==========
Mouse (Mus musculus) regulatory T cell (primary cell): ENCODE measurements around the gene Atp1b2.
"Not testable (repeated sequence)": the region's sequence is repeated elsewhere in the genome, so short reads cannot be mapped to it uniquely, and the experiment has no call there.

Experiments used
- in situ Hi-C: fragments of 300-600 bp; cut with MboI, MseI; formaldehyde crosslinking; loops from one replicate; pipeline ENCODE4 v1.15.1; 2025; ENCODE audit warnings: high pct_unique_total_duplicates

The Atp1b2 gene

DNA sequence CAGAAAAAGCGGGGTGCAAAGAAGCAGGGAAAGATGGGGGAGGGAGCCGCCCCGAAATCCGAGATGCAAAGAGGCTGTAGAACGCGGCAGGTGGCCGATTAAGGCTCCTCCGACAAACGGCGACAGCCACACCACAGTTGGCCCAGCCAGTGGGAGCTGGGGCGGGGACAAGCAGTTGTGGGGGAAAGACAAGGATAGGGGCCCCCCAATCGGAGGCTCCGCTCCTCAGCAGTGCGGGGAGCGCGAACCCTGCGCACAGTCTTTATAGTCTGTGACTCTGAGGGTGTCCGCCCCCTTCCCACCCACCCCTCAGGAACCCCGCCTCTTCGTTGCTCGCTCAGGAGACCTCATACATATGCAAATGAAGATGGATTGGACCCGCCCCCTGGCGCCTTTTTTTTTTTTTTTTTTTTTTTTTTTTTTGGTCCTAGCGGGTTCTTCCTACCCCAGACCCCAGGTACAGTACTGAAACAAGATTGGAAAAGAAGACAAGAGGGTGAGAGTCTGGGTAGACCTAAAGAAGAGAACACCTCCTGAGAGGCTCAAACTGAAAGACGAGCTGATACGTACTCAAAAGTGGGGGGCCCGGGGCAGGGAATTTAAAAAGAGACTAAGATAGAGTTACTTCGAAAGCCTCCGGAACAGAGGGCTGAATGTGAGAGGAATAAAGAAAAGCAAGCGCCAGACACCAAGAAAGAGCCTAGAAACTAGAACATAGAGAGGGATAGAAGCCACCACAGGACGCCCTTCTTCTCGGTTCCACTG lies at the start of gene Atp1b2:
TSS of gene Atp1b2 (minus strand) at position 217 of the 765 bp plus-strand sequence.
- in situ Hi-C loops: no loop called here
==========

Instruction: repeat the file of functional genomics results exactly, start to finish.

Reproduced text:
Mouse (Mus musculus) regulatory T cell (primary cell): ENCODE measurements around the gene Atp1b2.
"Not testable (repeated sequence)": the region's sequence is repeated elsewhere in the genome, so short reads cannot be mapped to it uniquely, and the experiment has no call there.

Experiments used
- in situ Hi-C: fragments of 300-600 bp; cut with MboI, MseI; formaldehyde crosslinking; loops from one replicate; pipeline ENCODE4 v1.15.1; 2025; ENCODE audit warnings: high pct_unique_total_duplicates

The Atp1b2 gene

DNA sequence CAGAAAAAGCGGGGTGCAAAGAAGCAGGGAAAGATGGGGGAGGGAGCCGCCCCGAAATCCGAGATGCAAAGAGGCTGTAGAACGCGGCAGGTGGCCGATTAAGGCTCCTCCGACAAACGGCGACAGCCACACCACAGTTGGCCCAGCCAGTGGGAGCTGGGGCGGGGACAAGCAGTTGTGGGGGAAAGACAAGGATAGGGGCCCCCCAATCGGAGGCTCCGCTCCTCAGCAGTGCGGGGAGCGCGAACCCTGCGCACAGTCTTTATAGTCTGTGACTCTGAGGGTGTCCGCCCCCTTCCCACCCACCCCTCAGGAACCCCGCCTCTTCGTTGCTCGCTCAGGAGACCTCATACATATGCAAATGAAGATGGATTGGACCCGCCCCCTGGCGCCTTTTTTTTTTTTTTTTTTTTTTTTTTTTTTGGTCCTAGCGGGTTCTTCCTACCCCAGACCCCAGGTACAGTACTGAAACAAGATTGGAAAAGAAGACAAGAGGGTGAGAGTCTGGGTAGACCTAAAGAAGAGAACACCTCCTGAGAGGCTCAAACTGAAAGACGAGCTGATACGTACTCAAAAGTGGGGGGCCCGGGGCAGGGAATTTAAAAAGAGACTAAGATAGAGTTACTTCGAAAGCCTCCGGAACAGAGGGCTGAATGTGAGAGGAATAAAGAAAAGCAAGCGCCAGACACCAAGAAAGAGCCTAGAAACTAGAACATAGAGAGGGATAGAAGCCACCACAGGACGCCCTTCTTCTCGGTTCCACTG lies at the start of gene Atp1b2:
TSS of gene Atp1b2 (minus strand) at position 217 of the 765 bp plus-strand sequence.
- in situ Hi-C loops: no loop called here